Cambridge Analytica was employed by Donald Trump’s campaign team during the 2016 US presidential election. The company’s former boss, Alexander Nix, claimed before the election to have predicted the Big five score of every adult in America. But what did they do with that information? On FB, hundreds of advertisements were posted every day, targeted specific personality types, tailored towards people’s innermost fears, needs and emotions. More than 6.6 million tweets were circulated across Twitter in the month leading up to the election that were tied to “fake news and conspiracy news publishers”.
To understand it better, let’s take an example of one of Trump’s key pledges i.e. to defend the Second Amendment: The right of the individual to carry a gun. It was the user’s Big Five score which dictated which advertisements will land in their news feed. For example: the Adventurer, the open-minded, impulsive, sometimes nervous individuals might get the advertisement/news feed something like this... “freedom must be protected from outside threats” or for the Protector, the guardian, an advertisement suggesting like this…“guns are an essential tool in safeguarding others”. And finally, the Executive, the rational-thinking forward planner receives a message about protecting his/her family and the future.
But can Big data win an election? Cambridge Analytica claims it did. They said it was their data and research that gave President Trump the winning margin. But that’s near impossible to prove. No one can track in retrospect, who voted which way, because of which advertisements. There are simply too many variables. Political parties around the world will be considering the lessons of Cambridge Analytica. The Big Data genie is out of the bottle. But will it change the adverts you see in your next election? And will those adverts change your mind?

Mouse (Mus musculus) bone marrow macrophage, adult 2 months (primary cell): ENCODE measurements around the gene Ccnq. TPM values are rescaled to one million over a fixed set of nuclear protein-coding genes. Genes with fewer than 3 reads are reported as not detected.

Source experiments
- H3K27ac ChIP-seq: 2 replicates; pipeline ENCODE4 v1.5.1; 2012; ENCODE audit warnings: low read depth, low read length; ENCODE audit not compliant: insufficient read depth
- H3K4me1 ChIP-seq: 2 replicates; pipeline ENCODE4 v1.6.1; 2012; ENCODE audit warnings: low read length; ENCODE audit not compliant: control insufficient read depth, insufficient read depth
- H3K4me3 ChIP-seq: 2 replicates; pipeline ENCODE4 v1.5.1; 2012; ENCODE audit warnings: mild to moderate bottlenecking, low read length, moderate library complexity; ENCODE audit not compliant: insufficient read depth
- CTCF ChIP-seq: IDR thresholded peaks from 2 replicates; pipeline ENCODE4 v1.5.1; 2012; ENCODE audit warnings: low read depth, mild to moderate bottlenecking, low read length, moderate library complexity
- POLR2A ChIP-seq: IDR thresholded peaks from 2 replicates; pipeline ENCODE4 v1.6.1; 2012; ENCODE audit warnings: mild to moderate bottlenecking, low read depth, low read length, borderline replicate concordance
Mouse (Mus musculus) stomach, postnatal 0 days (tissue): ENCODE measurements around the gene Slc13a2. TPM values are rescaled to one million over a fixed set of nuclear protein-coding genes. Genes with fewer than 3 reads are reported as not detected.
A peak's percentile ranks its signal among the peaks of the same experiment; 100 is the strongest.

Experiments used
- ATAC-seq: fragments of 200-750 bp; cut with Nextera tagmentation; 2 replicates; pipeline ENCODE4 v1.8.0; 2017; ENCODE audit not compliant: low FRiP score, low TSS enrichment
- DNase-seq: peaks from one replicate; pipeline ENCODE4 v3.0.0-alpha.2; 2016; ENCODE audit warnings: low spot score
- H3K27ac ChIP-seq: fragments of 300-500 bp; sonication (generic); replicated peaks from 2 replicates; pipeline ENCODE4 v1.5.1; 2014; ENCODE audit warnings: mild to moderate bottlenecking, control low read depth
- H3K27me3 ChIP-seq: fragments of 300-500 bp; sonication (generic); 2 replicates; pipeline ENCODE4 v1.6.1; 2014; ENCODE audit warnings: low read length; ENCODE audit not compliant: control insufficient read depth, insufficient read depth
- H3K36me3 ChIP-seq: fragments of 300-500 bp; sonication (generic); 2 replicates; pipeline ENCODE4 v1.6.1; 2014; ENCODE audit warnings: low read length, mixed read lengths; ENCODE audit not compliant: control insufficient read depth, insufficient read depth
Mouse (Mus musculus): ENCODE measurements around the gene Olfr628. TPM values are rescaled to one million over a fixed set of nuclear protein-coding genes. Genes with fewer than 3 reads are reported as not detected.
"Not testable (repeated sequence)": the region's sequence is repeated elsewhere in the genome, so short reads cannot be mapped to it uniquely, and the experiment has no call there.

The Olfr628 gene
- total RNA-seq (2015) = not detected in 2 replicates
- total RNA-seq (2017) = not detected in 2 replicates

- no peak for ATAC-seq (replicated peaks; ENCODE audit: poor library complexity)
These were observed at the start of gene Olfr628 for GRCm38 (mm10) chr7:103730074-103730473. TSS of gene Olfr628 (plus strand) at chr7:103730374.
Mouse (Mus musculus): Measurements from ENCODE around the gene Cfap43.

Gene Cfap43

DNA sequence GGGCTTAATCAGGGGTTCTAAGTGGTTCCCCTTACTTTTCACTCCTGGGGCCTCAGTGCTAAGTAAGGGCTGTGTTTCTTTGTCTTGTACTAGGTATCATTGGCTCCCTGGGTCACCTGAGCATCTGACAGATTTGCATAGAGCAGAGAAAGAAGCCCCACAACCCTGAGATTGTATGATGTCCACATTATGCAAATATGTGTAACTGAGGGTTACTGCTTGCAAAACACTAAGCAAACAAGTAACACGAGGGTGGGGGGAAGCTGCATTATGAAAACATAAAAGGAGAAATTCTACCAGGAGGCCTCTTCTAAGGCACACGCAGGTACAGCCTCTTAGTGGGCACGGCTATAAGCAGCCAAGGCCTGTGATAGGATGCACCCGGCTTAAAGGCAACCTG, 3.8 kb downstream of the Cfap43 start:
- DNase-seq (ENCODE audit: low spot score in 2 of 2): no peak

Today, social media matters a lot. Everyone is biased, and social media shapes and broadcasts these biases in profound ways. In short, the social media is changing the world, and most of the time social media drives traditional media even. The news cycle has completely changed since the rise of the social networking sites. Journalists often get much of their news from following key social media accounts where the news stories are also shared by readers/viewers, which has shifted the news cycle into a new paradigm. Hence more political candidates will use social media, to create viral photos, videos and targeted fake news to their advantage. Use of social media and disseminating viral fake news will always have voters being misled. It also reflects the potential for people on the extremes to be trapped in echo chambers that aren't just reinforcing their opinions, but providing them with false and misleading factual claims that seem to reinforce those opinions.
It can be concluded: First, if you put any personal information on social media platform -- Facebook, Twitter, LinkedIn, whatever -- you can expect it to be gathered and used. That should be old news to most of you, but people still seemed surprised when they learn how little "privacy" there actually is on the net. Second, no matter how interesting or amusing an FB quiz looks, if it requires you to let it access your account, don't take it. The only purpose of these quizzes is to gather your information. Finally, check to see which apps already have access to your data. There may be apps that you may not be using and are just draining your data. Delete them.
(The author, an IPS officer of the 2005 batch, Kerala cadre, is a socially conscious cop, a wellknown cyber expert, and an author of the must-read book 'Is Your Child Safe?' He has had an outstanding and illustrious career as senior superintendent of police in Kerala. Direct your queries to firstname.lastname@example.org)